A check on the enemy KI while at the same time other enemy unit(s), esp. the more valuable such as the Boat and Horse, could also be taken although “not free”; c.f. ‘Ruk Baek’; l.m. ‘check and split’.
A checking situation in which a player removes his unit away from the legal move of his Boat that checks the enemy KI as a result. This is the purpose of ‘Daak Ang’ and done in the situation of ‘Cheup Ang’; see ‘Si Paay’; l.m. ‘gallop’.
One part of the most popular tale in Cambodia, especially among children, that is associated with ‘Ouk Chatrang’ is ‘Thmenh Chey’s Horse’. Once upon a time, there was a boy named Thmenh Chey and born to an ordinary family. He was a very brilliant boy and later on known to the KI. This fame did not make the KI restful because the famous and believing norm was that only the KI was the most brilliant and entitled to that fame of intelligence!
The KI thus set forth to challenge Thmenh Chey’s lofty IQ popularity. At one point, the KI declared to the population that he would go for a sightseeing deep into the large forest tomorrow and forbid any sale, rent or loan of a horse to Thmenh Chey who was in the KIs order to go, too, with a horse! However, like the previous cases of challenge, Thmenh Chey could always get over the KIs power and attack: He took the Chatrang’s Horse with him. The children who listen to the story proudly laugh to share their hero’s victory again!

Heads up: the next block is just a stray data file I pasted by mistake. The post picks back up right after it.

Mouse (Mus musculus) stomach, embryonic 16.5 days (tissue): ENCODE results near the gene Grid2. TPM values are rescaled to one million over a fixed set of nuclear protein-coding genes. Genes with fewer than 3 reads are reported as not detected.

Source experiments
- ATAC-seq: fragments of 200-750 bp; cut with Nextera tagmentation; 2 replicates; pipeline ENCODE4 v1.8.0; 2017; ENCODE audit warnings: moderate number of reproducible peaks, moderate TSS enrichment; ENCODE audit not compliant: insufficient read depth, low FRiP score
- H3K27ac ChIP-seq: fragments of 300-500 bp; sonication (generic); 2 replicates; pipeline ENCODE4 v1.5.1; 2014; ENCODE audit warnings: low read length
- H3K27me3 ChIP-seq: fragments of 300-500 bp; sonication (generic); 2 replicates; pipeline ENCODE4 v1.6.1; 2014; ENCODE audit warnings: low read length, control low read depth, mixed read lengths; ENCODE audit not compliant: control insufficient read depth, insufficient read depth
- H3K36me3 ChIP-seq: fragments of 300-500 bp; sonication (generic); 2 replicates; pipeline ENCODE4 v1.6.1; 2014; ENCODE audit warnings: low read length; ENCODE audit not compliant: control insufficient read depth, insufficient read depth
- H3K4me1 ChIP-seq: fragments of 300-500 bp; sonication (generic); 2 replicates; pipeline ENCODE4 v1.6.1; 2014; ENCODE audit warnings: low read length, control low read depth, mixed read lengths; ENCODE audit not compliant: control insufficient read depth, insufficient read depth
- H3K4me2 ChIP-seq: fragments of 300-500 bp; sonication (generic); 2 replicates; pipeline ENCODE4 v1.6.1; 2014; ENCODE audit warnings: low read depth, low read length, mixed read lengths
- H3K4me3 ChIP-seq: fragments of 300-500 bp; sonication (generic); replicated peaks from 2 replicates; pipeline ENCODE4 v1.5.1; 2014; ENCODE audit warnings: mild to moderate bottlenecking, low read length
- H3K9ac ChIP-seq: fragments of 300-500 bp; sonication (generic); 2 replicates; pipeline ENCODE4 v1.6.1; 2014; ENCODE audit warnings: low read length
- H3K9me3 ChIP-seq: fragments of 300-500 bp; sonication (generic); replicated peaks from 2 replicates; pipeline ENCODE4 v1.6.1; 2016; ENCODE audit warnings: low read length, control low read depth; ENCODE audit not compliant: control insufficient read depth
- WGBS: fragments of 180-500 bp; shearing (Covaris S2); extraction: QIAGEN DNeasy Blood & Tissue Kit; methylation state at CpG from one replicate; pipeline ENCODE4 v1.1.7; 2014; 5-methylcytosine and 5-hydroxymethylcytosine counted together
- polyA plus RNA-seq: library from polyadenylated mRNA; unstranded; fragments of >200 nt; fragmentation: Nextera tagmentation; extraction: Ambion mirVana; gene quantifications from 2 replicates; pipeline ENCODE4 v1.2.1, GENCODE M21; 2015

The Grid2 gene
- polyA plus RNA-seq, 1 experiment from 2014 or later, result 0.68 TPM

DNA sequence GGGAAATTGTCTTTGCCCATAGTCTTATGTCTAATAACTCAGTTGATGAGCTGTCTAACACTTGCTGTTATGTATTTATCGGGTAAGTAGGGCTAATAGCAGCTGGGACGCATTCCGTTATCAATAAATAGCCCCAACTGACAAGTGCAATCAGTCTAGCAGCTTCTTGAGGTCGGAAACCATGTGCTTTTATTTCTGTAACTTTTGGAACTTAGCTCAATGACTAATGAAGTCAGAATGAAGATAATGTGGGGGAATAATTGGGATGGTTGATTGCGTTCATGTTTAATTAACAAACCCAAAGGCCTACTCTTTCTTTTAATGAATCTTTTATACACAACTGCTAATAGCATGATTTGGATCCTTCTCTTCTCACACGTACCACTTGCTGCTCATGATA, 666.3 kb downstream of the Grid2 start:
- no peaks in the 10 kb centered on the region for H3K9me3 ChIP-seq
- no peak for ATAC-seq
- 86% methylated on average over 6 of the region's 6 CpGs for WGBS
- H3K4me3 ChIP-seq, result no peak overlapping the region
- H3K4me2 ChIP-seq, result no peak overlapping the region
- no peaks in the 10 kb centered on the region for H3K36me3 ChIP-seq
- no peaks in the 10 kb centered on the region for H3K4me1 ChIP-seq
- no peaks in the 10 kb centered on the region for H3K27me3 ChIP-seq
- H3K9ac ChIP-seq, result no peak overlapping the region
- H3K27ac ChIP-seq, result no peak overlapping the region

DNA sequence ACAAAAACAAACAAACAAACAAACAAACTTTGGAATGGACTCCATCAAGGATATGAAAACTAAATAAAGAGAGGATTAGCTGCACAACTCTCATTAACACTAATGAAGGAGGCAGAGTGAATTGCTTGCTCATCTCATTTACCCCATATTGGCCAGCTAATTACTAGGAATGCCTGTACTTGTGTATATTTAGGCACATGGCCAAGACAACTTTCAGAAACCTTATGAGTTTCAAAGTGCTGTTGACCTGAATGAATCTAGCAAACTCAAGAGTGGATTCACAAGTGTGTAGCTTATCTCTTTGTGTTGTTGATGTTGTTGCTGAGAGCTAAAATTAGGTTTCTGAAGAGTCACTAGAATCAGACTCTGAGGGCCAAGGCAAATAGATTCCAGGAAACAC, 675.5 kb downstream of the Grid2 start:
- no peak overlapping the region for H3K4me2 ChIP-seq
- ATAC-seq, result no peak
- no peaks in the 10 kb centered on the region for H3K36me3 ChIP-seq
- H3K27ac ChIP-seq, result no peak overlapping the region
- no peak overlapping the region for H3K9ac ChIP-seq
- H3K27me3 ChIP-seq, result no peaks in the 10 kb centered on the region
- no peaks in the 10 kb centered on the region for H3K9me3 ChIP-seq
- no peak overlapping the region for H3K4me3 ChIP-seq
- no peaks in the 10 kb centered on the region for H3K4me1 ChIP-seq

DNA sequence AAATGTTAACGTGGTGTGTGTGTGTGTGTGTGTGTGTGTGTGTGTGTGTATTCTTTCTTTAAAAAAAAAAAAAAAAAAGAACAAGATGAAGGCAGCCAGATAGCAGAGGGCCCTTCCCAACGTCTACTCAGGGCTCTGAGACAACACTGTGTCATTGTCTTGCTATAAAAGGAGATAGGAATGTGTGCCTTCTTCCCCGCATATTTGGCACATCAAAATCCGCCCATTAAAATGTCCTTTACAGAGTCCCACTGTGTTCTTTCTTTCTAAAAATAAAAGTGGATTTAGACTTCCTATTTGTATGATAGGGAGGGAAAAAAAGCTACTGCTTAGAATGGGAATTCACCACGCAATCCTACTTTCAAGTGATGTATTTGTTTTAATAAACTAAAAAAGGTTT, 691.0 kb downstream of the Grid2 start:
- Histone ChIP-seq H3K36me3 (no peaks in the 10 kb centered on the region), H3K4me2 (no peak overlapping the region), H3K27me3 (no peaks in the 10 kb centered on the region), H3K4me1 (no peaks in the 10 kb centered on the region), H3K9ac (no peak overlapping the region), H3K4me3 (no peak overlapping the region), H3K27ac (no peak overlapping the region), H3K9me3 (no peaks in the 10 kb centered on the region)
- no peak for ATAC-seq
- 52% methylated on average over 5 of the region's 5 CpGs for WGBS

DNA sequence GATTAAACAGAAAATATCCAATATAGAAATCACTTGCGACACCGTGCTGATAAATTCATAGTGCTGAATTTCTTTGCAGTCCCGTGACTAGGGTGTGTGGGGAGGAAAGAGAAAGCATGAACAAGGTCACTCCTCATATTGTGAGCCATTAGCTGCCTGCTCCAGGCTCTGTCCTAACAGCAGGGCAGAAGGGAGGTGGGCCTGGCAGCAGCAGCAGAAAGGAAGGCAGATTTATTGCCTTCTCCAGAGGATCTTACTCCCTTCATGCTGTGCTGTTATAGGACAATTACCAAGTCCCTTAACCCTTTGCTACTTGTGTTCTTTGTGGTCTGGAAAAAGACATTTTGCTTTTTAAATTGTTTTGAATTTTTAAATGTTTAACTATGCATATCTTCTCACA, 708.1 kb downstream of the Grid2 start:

After going on with a life of continual challenges and serving the country by solving the enigmas of the Chinese smartest men, his life came to a fulfilling end. Before he died, he got the KI to kneel down by him so that the latter could hear this whisper:
Let me share with you (if you don’t know already) some interesting information I found while trying to find the genuine name of Cambodian chess. I found this very interesting site: Cambodian Chess Games. Vuthy Tan describes 2 games: ‘Ouk Chatrang’ and ‘Rek’. Rek is an interesting (with a variant also) game with only mps and KIs. Ouk Chatrang is apparently the traditional Cambodian game. I was surprised to see that it is almost Makruk (Thai chess).
Then, it is different from the intriguing Cambodian Chess given by Pritchard. I’ve already written to Vuthy to see if he has an explanation. Another site, underlining the link with Makruk is entitled “Chess in Cambodia”.